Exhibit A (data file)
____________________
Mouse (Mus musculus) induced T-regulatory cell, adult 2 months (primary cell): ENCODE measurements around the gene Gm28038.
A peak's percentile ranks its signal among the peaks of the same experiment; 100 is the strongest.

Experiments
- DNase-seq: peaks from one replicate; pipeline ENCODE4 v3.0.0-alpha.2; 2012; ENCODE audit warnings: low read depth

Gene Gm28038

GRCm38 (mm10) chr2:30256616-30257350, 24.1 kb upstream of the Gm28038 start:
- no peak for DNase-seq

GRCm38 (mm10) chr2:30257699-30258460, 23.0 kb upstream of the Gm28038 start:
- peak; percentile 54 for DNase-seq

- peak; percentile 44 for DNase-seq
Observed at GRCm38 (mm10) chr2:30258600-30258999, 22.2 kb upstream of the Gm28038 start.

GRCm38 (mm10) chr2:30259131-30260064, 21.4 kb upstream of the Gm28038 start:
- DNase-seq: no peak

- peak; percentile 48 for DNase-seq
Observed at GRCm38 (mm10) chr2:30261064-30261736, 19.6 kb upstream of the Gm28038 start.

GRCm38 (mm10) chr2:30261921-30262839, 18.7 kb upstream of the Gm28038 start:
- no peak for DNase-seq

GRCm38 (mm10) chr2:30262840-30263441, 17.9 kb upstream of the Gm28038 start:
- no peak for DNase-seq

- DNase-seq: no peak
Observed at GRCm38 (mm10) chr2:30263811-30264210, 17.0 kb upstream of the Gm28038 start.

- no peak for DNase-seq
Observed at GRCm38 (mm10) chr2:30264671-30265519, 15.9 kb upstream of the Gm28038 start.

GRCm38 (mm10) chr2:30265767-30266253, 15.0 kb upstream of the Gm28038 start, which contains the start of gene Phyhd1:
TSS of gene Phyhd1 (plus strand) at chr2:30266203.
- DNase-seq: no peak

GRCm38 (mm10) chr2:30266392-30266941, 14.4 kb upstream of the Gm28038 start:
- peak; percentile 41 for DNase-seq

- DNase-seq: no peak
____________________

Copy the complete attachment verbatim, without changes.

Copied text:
Mouse (Mus musculus) induced T-regulatory cell, adult 2 months (primary cell): ENCODE measurements around the gene Gm28038.
A peak's percentile ranks its signal among the peaks of the same experiment; 100 is the strongest.

Experiments
- DNase-seq: peaks from one replicate; pipeline ENCODE4 v3.0.0-alpha.2; 2012; ENCODE audit warnings: low read depth

Gene Gm28038

GRCm38 (mm10) chr2:30256616-30257350, 24.1 kb upstream of the Gm28038 start:
- no peak for DNase-seq

GRCm38 (mm10) chr2:30257699-30258460, 23.0 kb upstream of the Gm28038 start:
- peak; percentile 54 for DNase-seq

- peak; percentile 44 for DNase-seq
Observed at GRCm38 (mm10) chr2:30258600-30258999, 22.2 kb upstream of the Gm28038 start.

GRCm38 (mm10) chr2:30259131-30260064, 21.4 kb upstream of the Gm28038 start:
- DNase-seq: no peak

- peak; percentile 48 for DNase-seq
Observed at GRCm38 (mm10) chr2:30261064-30261736, 19.6 kb upstream of the Gm28038 start.

GRCm38 (mm10) chr2:30261921-30262839, 18.7 kb upstream of the Gm28038 start:
- no peak for DNase-seq

GRCm38 (mm10) chr2:30262840-30263441, 17.9 kb upstream of the Gm28038 start:
- no peak for DNase-seq

- DNase-seq: no peak
Observed at GRCm38 (mm10) chr2:30263811-30264210, 17.0 kb upstream of the Gm28038 start.

- no peak for DNase-seq
Observed at GRCm38 (mm10) chr2:30264671-30265519, 15.9 kb upstream of the Gm28038 start.

GRCm38 (mm10) chr2:30265767-30266253, 15.0 kb upstream of the Gm28038 start, which contains the start of gene Phyhd1:
TSS of gene Phyhd1 (plus strand) at chr2:30266203.
- DNase-seq: no peak

GRCm38 (mm10) chr2:30266392-30266941, 14.4 kb upstream of the Gm28038 start:
- peak; percentile 41 for DNase-seq

- DNase-seq: no peak